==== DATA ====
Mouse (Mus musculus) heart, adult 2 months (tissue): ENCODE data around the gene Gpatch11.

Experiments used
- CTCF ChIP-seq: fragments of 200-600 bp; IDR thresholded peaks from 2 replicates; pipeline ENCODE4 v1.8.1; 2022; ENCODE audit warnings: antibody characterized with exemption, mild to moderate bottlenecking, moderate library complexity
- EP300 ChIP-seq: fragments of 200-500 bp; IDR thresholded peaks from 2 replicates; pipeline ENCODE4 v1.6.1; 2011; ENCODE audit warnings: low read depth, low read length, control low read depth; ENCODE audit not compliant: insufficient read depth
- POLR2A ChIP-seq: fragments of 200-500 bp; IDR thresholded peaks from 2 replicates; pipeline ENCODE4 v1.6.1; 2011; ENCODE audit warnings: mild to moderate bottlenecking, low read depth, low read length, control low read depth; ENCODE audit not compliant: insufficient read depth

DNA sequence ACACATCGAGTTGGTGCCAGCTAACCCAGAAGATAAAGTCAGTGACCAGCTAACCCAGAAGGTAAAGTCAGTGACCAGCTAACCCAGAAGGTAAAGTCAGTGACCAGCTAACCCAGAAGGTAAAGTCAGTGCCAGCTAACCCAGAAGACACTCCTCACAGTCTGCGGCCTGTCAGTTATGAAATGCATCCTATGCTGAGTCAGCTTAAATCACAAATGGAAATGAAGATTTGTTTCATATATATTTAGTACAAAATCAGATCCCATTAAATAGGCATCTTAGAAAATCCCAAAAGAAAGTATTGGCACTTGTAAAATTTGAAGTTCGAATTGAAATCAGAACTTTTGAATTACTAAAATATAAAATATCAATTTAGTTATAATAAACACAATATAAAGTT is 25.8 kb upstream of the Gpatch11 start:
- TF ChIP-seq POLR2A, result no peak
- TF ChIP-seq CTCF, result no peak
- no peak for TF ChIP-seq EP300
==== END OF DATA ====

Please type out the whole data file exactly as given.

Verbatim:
Mouse (Mus musculus) heart, adult 2 months (tissue): ENCODE data around the gene Gpatch11.

Experiments used
- CTCF ChIP-seq: fragments of 200-600 bp; IDR thresholded peaks from 2 replicates; pipeline ENCODE4 v1.8.1; 2022; ENCODE audit warnings: antibody characterized with exemption, mild to moderate bottlenecking, moderate library complexity
- EP300 ChIP-seq: fragments of 200-500 bp; IDR thresholded peaks from 2 replicates; pipeline ENCODE4 v1.6.1; 2011; ENCODE audit warnings: low read depth, low read length, control low read depth; ENCODE audit not compliant: insufficient read depth
- POLR2A ChIP-seq: fragments of 200-500 bp; IDR thresholded peaks from 2 replicates; pipeline ENCODE4 v1.6.1; 2011; ENCODE audit warnings: mild to moderate bottlenecking, low read depth, low read length, control low read depth; ENCODE audit not compliant: insufficient read depth

DNA sequence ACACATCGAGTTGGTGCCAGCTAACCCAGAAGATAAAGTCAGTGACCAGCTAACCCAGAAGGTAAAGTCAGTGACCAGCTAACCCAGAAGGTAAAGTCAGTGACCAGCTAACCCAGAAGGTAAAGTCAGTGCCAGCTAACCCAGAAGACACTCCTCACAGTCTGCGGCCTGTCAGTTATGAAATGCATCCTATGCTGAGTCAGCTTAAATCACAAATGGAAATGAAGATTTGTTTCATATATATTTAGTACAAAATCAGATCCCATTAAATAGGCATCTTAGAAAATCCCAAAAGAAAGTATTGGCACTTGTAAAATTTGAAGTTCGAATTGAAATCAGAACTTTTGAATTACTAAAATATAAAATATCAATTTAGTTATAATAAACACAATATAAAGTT is 25.8 kb upstream of the Gpatch11 start:
- TF ChIP-seq POLR2A, result no peak
- TF ChIP-seq CTCF, result no peak
- no peak for TF ChIP-seq EP300